Manila, Banaue, Pagsanjan
Lake Taal, Puerto Galera, Manila
November 1985
Part I - Manila/Banaue

If you want to skip directly to the other part, then just hit
Part II  - Pagsanjan/Lake Taal/Puerto Galera/Manila


This is an abridged description of a trip to the Philippines in November 1985. The intention is to give a firsthand personal experience of how I did get to and through the country. Despite the fact that I did not book anything in advance at all (except for the flight) it was no problem getting any means of transport or accommodation on the same day. I only did some kind of pre-planning in so far that I wanted to be back in Manila at least a day before my return flight to Germany.

At the time of writing all this, more than 23 years have passed. What I had seen and experienced, may not be the way today anymore. Actually cultures and customs have not changed that much in the Philippines but more so the environment and definitely not to the better. In 1985, I experienced almost no congestions in the streets, I breathed almost clean air, swam in comparatively clean lakes and did get wet from clean river water, sunbathed on clean beaches and swam in clean seawater.

This is actually the second part of my trip. The first part is listed under Malaysia. I flew with Malaysian Airline from Frankfurt to Kota Kinabalu in Sabah via Kuala Lumpur, then to Manila and then back to Frankfurt via Kuala Lumpur again.


I arrived in Manila during the day from my short flight from Kota Kinabalu. Instead of taking a taxi (though cheap) l was doing it the hard way (again): Getting on a city bus at a bus stop close to the airport to get into the city center, whatever that meant, because there are many city centers as I later found out. But at least I asked for Ermita, supposedly having a traveler's scene according to my guidebook (and not only that). Unfortunately the bus did not go there directly and I had to get off at Taft Avenue and from there I walked while asking questions for directions. Finally I checked in at a cheap hotel in the MH Del Pilar street.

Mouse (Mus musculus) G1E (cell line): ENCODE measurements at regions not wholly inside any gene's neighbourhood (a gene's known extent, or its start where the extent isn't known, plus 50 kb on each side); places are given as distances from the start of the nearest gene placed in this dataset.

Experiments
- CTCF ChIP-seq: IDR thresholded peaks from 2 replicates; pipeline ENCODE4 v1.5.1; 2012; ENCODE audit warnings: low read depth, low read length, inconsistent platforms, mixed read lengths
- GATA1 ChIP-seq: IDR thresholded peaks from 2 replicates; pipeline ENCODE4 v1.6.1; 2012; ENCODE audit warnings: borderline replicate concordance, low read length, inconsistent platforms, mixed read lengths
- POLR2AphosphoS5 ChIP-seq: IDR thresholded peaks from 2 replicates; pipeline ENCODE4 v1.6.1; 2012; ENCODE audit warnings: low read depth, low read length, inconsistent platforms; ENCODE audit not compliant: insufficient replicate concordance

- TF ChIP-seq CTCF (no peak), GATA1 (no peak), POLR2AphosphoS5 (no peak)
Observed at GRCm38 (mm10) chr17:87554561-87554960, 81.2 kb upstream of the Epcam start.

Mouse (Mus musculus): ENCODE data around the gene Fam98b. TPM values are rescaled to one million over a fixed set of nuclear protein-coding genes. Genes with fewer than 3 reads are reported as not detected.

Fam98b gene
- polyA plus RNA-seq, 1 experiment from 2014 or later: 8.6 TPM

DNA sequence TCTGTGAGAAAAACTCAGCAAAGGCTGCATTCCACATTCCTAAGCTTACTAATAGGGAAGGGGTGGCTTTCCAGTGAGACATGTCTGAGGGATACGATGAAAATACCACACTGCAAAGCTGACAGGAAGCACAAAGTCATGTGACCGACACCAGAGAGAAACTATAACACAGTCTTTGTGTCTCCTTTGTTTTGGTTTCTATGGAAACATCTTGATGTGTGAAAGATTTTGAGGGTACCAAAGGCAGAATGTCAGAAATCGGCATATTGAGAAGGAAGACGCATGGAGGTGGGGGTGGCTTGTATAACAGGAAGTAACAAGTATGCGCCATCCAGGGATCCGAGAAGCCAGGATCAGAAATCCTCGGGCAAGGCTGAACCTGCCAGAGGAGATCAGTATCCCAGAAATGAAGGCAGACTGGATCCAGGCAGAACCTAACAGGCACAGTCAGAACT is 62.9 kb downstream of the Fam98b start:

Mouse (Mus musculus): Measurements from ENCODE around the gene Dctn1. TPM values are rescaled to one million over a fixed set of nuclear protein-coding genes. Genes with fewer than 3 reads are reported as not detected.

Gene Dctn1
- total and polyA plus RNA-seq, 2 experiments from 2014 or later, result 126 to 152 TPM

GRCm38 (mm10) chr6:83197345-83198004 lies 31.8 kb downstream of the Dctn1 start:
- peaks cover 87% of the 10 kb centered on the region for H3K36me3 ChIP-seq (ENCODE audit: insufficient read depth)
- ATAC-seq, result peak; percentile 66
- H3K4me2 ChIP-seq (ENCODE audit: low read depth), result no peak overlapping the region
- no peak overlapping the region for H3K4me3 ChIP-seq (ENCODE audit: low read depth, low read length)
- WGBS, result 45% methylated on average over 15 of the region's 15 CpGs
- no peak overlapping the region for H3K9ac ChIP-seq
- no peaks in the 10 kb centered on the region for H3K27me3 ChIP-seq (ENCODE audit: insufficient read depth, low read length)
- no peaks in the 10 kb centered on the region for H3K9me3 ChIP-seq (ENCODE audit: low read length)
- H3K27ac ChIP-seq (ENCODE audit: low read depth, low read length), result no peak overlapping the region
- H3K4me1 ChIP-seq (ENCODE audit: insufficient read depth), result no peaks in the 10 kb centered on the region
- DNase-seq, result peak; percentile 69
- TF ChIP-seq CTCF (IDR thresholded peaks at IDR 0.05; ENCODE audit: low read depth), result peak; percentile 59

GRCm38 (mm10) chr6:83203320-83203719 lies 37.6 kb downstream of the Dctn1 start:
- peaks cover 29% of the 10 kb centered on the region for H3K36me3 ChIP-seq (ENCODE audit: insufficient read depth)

First thing was walking around to investigate the surrounding. I always had the habit to head first to the beach or at least to any seaside if close by. Just the next parallel road was the impressive six lane Roxas Boulevard stretching all along Manila Bay. But what a beach. Just next to the American Embassy I saw squatters attached to the quay wall, the rich and the poor so close together. It was the year 1985. Dictator Marcos was still ruling. Demonstrations and hunger strike posters already in the streets. But it needed another six months until this amounted to the ousting of president Marcos by the "People Power" of EDSA.

Remark: The photos on the right side may not be correctly adjusted if you use Mozilla Firefox or Chrome. I propose to use the Explorer of Microsoft instead.

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Manila is demon-strating Dirty Manila Bay beach
The posters were very well placed in front of the American Embassy. Even if American tolerated this dictatorship it would probably not have tolerated demonstration posters to be torn down in front of them, though they were even partially directed against them (obeying the First Amendment of the American Constitution). What surprised me also was that the Philippines itself enjoyed a relatively free press at that time.

So Marcos didn't try to purge or sweep out all opposition (whatever was left of it), but only let sweep the streets, especially on the boulevard to show off when state guests were arriving and led through here. For some people it was the good old times: the country experienced less graft and corruption during his reign, because Marcos didn't allow anybody to be corrupt more or less, except him and his cronies. Ok, that's my humble opinion.